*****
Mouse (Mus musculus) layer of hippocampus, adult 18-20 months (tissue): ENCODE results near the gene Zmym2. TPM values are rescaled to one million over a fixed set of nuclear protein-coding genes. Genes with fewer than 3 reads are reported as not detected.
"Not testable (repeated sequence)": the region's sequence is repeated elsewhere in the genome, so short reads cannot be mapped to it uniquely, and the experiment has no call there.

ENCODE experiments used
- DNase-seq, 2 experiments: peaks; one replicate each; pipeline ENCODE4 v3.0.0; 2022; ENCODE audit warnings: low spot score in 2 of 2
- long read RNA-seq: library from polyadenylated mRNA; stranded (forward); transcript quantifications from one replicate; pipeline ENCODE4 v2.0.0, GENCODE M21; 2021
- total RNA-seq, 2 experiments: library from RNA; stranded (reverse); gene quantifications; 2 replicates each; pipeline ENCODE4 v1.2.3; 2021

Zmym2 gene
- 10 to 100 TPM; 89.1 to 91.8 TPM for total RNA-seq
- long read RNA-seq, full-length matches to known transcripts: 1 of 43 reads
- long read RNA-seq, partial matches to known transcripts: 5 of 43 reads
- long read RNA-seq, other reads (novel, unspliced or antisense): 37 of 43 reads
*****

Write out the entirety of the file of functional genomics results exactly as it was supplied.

Mouse (Mus musculus) layer of hippocampus, adult 18-20 months (tissue): ENCODE results near the gene Zmym2. TPM values are rescaled to one million over a fixed set of nuclear protein-coding genes. Genes with fewer than 3 reads are reported as not detected.
"Not testable (repeated sequence)": the region's sequence is repeated elsewhere in the genome, so short reads cannot be mapped to it uniquely, and the experiment has no call there.

ENCODE experiments used
- DNase-seq, 2 experiments: peaks; one replicate each; pipeline ENCODE4 v3.0.0; 2022; ENCODE audit warnings: low spot score in 2 of 2
- long read RNA-seq: library from polyadenylated mRNA; stranded (forward); transcript quantifications from one replicate; pipeline ENCODE4 v2.0.0, GENCODE M21; 2021
- total RNA-seq, 2 experiments: library from RNA; stranded (reverse); gene quantifications; 2 replicates each; pipeline ENCODE4 v1.2.3; 2021

Zmym2 gene
- 10 to 100 TPM; 89.1 to 91.8 TPM for total RNA-seq
- long read RNA-seq, full-length matches to known transcripts: 1 of 43 reads
- long read RNA-seq, partial matches to known transcripts: 5 of 43 reads
- long read RNA-seq, other reads (novel, unspliced or antisense): 37 of 43 reads